Insomnia is a very common sleep disorder. It’s about sleeplessness when we go to sleep or wake up recurring in the middle of the night. Here we will see the reasons why insomnia arises.
Types of insomnia
Insomnia can be acute (short term), it is very common and the most frequent causes are stress at work, traumatic events, family problems, etc. It usually lasts a few days or a few weeks.
There is also chronic (long-lasting) insomnia that lasts about a month or even longer. Most cases of chronic insomnia are due to other factors, such as health problems and other sleep disorders. Substances such as caffeine, tobacco, and alcohol can also be a cause.
The causes of insomnia
- Depression and anxiety: the quality of life, physical health or some psychiatric disorders can be the causes. Depression has increased due to the social pressures we have around us.
- Technology: the excessive use of technological devices modifies our internal clock and alters the hormones that generate the sensation of fatigue and help reconcile sleep. In the last hours of the day, the body needs to slow down the pace of its activities, the use of any electronic device tends to keep the body active and “excited”. This will prevent you from falling asleep or make you wake up tired.
- Bring work home. Bringing work home is a common practice among managers, which affects the ability to sleep and the quality of sleep. Experts advise respecting the time spent on work, hobbies and rest. The sum of working hours and the lack of free time produce stress.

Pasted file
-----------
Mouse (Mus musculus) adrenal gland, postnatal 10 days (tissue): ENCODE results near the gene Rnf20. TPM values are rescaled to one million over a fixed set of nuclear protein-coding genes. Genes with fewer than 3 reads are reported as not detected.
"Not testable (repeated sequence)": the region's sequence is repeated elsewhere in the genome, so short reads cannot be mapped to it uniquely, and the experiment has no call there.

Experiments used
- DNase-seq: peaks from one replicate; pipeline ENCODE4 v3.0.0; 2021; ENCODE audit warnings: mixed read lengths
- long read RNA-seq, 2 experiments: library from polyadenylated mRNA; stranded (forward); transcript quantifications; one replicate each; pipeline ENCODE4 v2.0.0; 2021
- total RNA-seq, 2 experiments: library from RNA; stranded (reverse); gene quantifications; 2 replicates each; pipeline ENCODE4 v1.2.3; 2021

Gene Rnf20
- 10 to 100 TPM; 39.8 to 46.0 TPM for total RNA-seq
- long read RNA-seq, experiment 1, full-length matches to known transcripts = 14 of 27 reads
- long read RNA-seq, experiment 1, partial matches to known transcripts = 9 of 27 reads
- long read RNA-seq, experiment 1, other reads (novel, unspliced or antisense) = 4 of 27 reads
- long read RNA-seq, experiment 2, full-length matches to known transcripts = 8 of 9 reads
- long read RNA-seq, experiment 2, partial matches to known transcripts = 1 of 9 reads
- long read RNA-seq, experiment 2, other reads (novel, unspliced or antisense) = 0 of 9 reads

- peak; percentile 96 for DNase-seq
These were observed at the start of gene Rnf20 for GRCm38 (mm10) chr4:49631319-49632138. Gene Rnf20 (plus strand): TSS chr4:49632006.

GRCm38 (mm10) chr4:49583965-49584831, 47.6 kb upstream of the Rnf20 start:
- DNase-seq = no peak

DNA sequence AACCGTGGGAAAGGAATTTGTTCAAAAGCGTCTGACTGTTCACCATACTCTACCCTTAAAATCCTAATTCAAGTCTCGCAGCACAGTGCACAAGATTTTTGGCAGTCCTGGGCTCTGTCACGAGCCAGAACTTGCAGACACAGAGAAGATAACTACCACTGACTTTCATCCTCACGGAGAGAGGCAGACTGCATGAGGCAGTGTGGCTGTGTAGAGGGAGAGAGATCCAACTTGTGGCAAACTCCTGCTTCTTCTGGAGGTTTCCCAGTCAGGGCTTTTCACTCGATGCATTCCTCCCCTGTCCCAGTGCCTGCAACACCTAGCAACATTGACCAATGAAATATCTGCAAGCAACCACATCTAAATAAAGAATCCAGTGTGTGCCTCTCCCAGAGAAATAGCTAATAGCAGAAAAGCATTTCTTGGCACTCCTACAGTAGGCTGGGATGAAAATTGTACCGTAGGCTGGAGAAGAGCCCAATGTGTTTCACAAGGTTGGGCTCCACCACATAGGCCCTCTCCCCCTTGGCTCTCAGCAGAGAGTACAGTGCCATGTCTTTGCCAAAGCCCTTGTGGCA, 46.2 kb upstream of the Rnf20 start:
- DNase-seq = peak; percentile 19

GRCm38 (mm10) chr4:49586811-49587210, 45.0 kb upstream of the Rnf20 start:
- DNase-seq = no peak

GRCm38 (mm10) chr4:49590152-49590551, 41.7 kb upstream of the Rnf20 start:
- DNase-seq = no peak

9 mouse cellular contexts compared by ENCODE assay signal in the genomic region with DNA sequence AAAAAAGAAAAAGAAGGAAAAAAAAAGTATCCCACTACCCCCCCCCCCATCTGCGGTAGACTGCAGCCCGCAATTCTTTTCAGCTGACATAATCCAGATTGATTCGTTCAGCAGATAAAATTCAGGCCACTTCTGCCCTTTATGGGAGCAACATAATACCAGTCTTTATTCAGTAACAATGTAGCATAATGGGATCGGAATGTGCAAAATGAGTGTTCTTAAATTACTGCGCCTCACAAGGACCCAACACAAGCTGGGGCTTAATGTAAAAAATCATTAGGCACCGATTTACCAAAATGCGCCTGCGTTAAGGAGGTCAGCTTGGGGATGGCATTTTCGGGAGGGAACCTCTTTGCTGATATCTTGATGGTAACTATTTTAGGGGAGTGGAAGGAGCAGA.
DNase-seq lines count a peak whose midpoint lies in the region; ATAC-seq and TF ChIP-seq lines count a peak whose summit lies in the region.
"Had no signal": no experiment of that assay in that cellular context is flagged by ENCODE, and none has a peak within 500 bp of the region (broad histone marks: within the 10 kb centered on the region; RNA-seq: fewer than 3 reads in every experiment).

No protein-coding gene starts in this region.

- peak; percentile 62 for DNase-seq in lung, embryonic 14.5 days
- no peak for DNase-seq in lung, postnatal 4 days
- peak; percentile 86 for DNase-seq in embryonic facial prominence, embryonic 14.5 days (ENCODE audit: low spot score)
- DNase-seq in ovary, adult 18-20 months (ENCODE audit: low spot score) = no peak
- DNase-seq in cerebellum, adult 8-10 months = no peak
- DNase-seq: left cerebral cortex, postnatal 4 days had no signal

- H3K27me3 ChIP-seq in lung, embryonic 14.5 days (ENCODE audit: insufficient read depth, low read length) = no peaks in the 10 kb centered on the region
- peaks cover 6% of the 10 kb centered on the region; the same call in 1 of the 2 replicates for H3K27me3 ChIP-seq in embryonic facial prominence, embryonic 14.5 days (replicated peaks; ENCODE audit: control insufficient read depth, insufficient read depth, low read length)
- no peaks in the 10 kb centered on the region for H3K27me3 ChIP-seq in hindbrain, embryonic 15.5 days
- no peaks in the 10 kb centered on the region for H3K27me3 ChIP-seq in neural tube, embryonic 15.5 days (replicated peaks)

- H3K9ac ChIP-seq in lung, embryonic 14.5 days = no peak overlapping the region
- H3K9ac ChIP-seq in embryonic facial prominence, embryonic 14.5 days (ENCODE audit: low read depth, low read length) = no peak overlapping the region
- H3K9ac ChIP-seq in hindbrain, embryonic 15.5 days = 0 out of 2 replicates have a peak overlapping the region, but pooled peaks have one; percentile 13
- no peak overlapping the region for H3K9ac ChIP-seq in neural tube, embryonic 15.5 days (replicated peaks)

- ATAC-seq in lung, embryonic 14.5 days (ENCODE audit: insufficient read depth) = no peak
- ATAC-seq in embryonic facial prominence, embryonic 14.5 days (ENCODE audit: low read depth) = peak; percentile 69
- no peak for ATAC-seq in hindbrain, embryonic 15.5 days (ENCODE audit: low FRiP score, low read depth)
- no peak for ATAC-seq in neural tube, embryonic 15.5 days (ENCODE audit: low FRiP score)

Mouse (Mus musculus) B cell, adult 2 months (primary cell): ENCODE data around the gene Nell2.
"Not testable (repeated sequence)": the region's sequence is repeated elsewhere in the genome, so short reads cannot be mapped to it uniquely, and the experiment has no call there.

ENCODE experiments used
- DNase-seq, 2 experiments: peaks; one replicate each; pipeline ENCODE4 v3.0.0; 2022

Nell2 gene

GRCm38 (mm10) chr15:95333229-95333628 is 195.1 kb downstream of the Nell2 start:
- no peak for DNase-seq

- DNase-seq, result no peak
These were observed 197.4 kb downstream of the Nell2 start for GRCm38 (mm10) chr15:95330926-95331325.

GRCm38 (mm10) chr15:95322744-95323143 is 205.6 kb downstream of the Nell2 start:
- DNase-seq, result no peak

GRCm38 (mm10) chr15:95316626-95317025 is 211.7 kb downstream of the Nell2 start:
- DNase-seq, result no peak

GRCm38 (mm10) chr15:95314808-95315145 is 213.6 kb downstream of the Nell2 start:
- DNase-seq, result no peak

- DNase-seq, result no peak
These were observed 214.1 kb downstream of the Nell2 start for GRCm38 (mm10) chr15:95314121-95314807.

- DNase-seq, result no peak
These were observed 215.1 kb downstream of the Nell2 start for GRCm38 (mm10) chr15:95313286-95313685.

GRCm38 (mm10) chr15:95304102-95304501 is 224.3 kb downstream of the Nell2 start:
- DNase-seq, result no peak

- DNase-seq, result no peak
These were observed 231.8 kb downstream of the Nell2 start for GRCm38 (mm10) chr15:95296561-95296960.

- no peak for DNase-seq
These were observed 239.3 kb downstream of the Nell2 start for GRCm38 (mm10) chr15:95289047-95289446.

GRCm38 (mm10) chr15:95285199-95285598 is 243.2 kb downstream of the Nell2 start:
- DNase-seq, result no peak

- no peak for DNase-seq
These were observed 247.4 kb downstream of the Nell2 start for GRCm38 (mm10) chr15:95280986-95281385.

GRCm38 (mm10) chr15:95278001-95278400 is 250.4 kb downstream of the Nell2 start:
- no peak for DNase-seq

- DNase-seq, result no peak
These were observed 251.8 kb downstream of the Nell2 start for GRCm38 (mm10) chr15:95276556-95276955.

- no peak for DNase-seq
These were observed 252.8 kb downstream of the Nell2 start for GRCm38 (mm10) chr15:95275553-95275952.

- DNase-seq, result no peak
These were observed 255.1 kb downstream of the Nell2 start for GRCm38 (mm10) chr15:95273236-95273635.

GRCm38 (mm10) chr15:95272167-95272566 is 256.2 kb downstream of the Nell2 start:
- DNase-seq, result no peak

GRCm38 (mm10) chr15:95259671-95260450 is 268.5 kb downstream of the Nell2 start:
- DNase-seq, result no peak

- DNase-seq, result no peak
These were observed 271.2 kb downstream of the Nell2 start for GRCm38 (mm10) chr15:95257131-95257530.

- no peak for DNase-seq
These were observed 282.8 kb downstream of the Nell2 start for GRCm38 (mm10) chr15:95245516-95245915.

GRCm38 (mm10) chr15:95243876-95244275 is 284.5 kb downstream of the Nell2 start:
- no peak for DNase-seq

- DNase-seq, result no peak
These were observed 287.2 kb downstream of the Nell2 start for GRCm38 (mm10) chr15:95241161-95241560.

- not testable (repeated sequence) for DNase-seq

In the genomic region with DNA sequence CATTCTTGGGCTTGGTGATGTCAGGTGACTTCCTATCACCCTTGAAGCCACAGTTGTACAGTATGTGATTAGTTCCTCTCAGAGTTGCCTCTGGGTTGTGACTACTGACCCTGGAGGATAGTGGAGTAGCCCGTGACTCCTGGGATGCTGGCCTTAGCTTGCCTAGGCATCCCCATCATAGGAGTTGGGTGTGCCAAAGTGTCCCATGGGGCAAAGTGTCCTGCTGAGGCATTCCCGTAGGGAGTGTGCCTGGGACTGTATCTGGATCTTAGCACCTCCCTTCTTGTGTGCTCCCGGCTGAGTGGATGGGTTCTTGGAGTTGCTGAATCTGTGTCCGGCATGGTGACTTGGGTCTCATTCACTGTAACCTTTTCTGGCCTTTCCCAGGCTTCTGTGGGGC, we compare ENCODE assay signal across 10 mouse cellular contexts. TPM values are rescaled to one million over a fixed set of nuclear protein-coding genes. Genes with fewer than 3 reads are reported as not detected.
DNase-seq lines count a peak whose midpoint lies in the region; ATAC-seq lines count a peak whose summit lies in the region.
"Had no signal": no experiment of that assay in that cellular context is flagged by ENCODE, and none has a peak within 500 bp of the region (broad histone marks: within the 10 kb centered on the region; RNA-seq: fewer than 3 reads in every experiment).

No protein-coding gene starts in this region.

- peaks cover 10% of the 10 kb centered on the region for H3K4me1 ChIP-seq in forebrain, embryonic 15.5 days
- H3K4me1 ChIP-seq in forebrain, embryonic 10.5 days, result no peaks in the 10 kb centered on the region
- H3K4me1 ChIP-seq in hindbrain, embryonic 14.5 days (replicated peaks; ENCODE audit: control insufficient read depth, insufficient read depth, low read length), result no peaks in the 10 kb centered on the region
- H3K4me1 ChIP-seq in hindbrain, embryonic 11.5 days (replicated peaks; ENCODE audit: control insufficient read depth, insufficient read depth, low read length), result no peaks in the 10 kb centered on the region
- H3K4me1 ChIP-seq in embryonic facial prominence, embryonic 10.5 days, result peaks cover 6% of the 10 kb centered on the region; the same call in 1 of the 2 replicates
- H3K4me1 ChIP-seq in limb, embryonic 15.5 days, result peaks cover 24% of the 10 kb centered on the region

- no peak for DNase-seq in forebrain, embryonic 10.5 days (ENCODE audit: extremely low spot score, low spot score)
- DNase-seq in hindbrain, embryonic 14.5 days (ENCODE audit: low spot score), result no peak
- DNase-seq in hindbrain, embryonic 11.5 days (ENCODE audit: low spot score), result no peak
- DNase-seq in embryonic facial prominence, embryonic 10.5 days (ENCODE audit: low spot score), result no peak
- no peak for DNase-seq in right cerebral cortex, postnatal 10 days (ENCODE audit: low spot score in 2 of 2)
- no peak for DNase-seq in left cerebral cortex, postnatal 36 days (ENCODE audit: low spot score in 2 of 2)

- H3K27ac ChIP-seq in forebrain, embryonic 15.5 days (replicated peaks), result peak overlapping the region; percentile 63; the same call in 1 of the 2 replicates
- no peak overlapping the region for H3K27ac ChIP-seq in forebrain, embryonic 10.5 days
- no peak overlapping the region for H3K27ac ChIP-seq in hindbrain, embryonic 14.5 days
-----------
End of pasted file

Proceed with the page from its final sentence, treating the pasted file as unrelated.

- Health problems: for example, diseases with chronic pain such as arthritis, headache, asthma and heart failure, thyroid and gastrointestinal disorders.
- Stress. Too much stress, or its long duration, causes insomnia; as well as alterations of the emotional state. To reduce stress you can plan to better manage your time, learn strategies to react to different situations, find the right channels to express your emotions, ask for help if you need it.
- Drugs. Some medications can disturb sleep. In this case, you can contact a doctor who will identify the drugs that negatively interact with the quality of sleep and find alternative treatments that will allow you to rest.
- Menopause. Some solutions to improve insomnia in this phase are: keeping the room cool to avoid night sweats, avoid the use of sleeping pills, exercise every day, avoid caffeine and alcohol in the evening and eat cereal products and milk before to lie down or during the night.
- Bad habits. Taking a nap, training in the hours close to resting, eating heavy meals, drinking too much liquid or not going to bed at the same time, are habits that should be avoided. The ideal would instead be to get used to doing activities that calm you and relax you, like reading a book, listening to soft music or taking a hot bath.
- Take caffeine. Caffeine is a very powerful stimulant that has effects on sleep. It is present in coffee, tea, some soft drinks, and chocolate. You should avoid consuming them in the six hours prior to the night’s rest. You should also avoid the “shooting” that causes a lighter than normal sleep.
An option to treat insomnia without drugs is cognitive-behavioral therapy which involves talking with a therapist, individually or in group sessions, to analyze your ideas and perceptions about sleep. The goal of this type of therapy is to relax and clear the mind.
There are also many drugs that can be prescribed for insomnia. Some should be used for a short period of time and others for a longer period. Ask your doctor about the benefits and side effects of these drugs: many can cause discomfort or addiction.